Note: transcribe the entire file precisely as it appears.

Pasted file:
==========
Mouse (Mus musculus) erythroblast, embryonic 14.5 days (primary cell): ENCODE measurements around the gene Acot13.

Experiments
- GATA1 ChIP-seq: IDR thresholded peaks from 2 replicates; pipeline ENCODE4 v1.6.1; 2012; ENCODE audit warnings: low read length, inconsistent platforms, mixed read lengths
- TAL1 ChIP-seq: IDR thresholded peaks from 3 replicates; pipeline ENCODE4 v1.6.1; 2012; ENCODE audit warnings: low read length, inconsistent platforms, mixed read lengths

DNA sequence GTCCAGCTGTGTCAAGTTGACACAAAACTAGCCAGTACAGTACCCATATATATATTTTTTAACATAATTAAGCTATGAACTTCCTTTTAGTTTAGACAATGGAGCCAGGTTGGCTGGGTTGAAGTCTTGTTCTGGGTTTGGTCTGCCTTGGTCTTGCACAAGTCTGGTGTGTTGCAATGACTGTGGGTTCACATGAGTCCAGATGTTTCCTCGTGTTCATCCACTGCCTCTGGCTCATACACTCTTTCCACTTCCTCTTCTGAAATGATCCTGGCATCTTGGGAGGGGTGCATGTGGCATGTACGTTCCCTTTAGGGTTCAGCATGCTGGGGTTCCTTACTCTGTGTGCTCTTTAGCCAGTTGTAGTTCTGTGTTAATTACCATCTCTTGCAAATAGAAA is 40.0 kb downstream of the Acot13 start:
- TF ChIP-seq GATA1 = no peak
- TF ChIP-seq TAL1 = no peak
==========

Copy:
Mouse (Mus musculus) erythroblast, embryonic 14.5 days (primary cell): ENCODE measurements around the gene Acot13.

Experiments
- GATA1 ChIP-seq: IDR thresholded peaks from 2 replicates; pipeline ENCODE4 v1.6.1; 2012; ENCODE audit warnings: low read length, inconsistent platforms, mixed read lengths
- TAL1 ChIP-seq: IDR thresholded peaks from 3 replicates; pipeline ENCODE4 v1.6.1; 2012; ENCODE audit warnings: low read length, inconsistent platforms, mixed read lengths

DNA sequence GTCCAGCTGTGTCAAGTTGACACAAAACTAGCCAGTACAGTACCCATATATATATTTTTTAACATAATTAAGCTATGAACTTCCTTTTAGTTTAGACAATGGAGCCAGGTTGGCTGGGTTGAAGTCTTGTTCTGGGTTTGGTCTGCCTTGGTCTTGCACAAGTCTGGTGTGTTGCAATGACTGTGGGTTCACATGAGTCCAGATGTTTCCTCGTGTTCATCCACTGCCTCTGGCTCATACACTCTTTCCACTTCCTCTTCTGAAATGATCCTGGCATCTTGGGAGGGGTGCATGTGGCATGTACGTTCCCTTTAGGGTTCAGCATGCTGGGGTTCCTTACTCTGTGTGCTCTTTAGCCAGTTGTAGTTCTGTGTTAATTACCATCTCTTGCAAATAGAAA is 40.0 kb downstream of the Acot13 start:
- TF ChIP-seq GATA1 = no peak
- TF ChIP-seq TAL1 = no peak